On the Hook

Sunday’s article in The New York Times, “Bernie Madoff Is No John Dillinger”, almost escaped our attention. We dismissed the escapades of Dillinger a long time ago and Bernie Madoff, to be frank, is no longer getting the ink he got in recent months. But the name of the columnist who authored the article caught our eye – Frank Rich – one of the best. So we read the piece. Here’s some of it.

“Madoff, it turned out, was no Public Enemy No. 1 to rival John Dillinger, the Great Depression thug at the center of Hollywood’s timely release this holiday weekend, ‘Public Enemies’. In the context of our own Great Recession, Madoff’s old-fashioned Ponzi scheme was merely a one-off next to the esoteric and (often legal) heists by banks and bankers. They gamed the entire system, then took the money and ran before the bubble burst, sticking the rest of us with that fear, panic and loss.

“The estimated $ 65 billion involved in Madoff’s flimflam is dwarfed by the more than $ 2.5 trillion paid so far by American taxpayers to bail out those masters of Wall Street’s universe. A.I.G. alone has already left us on the hook for $ 180 billion. It’s hard for those who didn’t have money with Madoff to get worked up about him when so many of the era’s real culprits have slipped away scot-free. Already some of those same players are up to similarly greedy shenanigans again now that the coast seems to be clear.

“Washington had no choice but to ride to their rescue last fall to prevent even greater systemic catastrophe. But that rescue is tainted. As the economist Joseph Stiglitz wrote in this month’s Vanity Fair, ‘In the developing world, people look at Washington and see a system of government that allowed Wall Street to write self-serving rules which put at risk the entire global economy – and then, when the day of reckoning came, turned to Wall Street to manage the recovery. They see continued re-distributions of wealth to the top of the pyramid, transparently at the expense of ordinary citizens.’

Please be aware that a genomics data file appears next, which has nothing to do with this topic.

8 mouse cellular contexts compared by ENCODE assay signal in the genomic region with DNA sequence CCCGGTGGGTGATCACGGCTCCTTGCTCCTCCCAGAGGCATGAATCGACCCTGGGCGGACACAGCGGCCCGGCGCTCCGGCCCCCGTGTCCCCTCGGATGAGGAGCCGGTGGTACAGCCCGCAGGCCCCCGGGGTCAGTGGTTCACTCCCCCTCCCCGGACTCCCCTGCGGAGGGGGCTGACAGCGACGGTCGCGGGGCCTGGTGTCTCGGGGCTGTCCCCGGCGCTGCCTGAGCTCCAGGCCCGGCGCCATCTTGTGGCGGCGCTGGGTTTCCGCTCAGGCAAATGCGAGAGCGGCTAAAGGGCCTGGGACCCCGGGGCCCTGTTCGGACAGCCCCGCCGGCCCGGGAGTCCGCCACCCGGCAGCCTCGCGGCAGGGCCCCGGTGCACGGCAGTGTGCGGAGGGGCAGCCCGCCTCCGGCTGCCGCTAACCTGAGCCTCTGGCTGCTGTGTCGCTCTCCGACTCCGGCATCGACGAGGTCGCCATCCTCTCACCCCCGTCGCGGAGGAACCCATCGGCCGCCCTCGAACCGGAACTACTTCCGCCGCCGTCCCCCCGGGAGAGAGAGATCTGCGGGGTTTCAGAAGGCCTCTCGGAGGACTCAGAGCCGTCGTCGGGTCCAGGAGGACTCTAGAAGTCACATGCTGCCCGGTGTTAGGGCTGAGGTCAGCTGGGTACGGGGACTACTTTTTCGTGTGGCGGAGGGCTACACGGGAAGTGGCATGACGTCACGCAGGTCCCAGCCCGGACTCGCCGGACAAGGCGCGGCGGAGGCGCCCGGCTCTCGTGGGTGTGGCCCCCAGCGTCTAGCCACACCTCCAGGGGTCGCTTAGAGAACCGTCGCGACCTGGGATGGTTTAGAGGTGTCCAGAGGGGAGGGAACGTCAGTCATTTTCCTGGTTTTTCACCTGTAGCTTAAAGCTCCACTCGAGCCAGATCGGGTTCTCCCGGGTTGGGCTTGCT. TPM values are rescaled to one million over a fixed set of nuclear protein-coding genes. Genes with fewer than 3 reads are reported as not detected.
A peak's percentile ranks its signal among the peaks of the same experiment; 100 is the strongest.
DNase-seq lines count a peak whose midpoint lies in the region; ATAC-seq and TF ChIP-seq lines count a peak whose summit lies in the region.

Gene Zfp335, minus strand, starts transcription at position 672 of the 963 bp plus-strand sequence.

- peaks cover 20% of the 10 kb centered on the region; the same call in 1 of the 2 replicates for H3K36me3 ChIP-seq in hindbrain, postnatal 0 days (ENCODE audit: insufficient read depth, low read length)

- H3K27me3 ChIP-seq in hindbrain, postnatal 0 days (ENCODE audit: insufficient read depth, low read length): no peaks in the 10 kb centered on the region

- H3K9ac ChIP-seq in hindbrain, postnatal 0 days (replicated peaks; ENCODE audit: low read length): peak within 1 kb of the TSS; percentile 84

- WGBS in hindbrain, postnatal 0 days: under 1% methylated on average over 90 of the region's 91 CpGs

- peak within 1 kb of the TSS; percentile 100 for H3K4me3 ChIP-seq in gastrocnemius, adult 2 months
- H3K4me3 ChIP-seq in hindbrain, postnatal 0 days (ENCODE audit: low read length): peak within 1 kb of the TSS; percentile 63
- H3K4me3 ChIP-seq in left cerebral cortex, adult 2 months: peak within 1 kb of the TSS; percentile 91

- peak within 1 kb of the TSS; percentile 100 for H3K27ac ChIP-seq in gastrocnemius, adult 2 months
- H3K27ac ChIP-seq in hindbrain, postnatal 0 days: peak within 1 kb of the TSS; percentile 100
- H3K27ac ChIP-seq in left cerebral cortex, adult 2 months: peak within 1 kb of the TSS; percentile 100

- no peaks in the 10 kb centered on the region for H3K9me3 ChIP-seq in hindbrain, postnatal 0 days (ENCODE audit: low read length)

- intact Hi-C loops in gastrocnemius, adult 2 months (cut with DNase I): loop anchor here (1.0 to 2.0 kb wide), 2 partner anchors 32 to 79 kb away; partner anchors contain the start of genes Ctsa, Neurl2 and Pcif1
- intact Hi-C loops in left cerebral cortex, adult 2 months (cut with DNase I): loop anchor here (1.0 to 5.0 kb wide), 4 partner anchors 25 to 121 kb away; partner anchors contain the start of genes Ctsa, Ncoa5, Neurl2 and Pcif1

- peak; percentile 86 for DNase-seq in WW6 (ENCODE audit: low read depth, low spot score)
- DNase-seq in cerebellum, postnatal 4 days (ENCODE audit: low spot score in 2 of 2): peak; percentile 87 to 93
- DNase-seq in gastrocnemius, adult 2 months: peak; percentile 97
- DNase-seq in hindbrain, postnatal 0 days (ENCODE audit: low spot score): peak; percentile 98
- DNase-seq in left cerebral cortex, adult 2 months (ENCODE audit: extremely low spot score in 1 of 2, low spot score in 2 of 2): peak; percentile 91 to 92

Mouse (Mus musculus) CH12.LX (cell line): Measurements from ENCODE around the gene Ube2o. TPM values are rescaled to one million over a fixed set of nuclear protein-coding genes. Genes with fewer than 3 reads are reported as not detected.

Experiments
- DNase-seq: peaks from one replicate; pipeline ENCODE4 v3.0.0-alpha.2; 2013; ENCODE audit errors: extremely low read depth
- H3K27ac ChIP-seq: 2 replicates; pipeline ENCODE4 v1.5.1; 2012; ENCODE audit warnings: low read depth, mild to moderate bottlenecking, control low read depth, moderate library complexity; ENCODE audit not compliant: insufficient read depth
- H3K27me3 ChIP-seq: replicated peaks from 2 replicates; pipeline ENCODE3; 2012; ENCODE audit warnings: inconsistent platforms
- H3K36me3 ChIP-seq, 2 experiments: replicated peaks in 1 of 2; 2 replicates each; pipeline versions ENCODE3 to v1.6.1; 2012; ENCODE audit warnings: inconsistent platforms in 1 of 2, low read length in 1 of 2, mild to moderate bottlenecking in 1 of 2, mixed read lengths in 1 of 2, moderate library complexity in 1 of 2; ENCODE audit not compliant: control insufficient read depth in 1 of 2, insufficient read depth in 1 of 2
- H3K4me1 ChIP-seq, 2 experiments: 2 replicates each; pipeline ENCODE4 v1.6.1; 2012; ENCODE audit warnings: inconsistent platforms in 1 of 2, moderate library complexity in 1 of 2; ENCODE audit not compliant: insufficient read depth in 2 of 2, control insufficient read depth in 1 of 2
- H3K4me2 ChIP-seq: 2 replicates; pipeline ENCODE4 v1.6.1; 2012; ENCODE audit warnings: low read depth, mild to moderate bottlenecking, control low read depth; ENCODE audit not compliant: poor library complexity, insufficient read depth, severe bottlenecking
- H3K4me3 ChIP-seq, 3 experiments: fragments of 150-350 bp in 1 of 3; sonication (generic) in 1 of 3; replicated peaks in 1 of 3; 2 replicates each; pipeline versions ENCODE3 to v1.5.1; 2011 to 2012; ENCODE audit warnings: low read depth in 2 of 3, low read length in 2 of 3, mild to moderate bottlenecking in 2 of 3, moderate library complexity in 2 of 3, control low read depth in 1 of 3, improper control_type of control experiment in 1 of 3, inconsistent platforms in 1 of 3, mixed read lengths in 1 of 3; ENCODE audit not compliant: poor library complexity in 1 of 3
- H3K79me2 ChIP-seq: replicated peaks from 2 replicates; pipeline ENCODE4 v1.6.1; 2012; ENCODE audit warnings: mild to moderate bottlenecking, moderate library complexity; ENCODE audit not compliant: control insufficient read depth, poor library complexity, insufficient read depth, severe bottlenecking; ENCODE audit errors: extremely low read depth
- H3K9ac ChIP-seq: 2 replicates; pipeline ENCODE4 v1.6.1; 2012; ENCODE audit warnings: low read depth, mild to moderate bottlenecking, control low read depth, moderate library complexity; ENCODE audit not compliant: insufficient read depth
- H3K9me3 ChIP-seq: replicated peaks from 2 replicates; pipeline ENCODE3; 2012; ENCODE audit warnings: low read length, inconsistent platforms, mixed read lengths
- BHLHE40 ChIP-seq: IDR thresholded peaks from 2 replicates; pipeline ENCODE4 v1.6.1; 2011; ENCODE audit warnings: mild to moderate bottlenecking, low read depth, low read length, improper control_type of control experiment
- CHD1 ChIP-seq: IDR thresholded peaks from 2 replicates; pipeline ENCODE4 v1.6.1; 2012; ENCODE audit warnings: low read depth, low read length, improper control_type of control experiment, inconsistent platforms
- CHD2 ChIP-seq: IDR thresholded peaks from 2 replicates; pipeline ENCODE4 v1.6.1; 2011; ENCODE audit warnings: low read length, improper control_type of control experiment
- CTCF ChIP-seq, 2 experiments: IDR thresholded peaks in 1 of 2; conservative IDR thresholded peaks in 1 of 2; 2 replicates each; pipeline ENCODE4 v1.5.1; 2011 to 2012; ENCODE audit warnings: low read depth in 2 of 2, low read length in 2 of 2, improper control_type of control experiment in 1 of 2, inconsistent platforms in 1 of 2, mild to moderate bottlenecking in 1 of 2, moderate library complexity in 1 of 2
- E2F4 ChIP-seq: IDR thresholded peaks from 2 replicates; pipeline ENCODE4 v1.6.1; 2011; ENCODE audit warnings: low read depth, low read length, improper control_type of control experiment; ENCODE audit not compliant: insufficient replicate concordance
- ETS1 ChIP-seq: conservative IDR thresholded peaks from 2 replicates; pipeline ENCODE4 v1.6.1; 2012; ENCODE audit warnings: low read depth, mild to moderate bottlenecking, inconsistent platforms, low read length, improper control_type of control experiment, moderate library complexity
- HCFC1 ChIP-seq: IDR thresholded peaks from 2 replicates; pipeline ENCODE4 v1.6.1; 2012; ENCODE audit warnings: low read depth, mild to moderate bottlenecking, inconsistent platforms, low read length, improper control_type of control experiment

“Not just in the developing world, but in America. Look at what we saw last week alone.

“To beat out the implementation of new regulations, banks are rapidly jacking up checking-account charges and credit card fees, even for those who have paid their bills on time. As Eric Dash of The Times reported on Thursday, the institutions that received the most bailout loot are often the biggest offenders.

“That would include the too-big-to-fail Citigroup, which has so far received $ 45 billion in taxpayers’ money, along with guarantees on $ 300 billion in toxic assets, to mitigate its reckless risk-taking during the reign of such obscenely rewarded (and now departed) executives as Charles Prince and Robert Rubin. While taxpayers will soon own some 34 percent of Citi, it is not only increasing our credit card interest rates (to nearly 30 percent in some cases) but raising its own base salaries (by 50 percent) to work around Washington’s new restrictions on bonuses. New rules may come and go, but loopholes remain eternal.